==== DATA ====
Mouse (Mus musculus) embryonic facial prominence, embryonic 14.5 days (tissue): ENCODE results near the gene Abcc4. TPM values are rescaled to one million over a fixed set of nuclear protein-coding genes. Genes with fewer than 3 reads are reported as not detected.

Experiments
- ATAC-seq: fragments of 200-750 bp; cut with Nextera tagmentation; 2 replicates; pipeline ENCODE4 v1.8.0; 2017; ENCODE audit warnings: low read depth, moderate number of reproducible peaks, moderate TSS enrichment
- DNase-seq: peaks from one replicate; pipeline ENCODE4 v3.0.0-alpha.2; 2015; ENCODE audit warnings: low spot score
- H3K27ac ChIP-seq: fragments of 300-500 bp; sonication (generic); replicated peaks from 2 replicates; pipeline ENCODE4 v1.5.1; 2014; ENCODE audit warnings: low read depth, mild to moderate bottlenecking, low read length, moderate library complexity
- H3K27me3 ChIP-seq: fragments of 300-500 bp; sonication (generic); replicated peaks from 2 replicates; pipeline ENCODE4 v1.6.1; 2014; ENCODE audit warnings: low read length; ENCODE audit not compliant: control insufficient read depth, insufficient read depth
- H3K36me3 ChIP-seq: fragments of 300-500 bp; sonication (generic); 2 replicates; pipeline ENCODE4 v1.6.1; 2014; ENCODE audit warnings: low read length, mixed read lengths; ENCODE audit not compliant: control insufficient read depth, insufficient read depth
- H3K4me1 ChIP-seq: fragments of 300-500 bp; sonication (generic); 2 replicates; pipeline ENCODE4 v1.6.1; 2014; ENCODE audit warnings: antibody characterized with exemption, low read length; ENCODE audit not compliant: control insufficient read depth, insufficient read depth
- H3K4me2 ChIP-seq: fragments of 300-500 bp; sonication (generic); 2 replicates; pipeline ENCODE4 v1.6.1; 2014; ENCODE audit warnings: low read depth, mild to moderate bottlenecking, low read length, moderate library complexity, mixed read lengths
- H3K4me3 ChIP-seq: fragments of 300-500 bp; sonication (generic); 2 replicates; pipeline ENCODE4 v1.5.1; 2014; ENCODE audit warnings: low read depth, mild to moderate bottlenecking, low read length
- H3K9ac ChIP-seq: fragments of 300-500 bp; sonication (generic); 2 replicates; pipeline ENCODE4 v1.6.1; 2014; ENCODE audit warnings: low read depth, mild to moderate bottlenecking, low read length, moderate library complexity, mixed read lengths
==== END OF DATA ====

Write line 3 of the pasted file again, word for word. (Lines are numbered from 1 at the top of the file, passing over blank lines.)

- ATAC-seq: fragments of 200-750 bp; cut with Nextera tagmentation; 2 replicates; pipeline ENCODE4 v1.8.0; 2017; ENCODE audit warnings: low read depth, moderate number of reproducible peaks, moderate TSS enrichment